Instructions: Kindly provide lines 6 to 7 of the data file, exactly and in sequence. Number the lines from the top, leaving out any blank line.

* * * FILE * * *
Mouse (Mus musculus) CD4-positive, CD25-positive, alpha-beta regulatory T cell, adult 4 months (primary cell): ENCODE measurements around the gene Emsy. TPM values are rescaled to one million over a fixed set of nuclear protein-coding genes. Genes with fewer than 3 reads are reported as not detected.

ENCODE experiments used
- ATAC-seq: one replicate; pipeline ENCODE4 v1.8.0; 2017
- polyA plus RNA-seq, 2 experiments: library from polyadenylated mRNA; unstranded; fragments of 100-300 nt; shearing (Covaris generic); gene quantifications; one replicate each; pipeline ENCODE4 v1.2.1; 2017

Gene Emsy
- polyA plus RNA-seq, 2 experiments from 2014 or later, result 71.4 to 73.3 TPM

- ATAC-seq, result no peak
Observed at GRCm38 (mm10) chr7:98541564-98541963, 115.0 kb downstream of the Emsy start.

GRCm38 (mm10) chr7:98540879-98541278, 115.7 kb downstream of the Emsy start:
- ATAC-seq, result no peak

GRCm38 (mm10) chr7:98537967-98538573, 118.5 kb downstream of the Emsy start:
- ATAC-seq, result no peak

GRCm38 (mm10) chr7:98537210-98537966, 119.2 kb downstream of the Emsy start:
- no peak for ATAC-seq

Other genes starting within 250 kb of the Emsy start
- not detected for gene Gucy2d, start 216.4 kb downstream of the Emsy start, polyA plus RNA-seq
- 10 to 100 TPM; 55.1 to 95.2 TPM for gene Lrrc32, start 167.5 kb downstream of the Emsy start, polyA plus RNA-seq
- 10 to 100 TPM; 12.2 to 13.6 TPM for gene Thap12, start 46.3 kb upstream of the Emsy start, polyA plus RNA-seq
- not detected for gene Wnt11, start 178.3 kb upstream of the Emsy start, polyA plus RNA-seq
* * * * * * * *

- polyA plus RNA-seq, 2 experiments from 2014 or later, result 71.4 to 73.3 TPM

- ATAC-seq, result no peak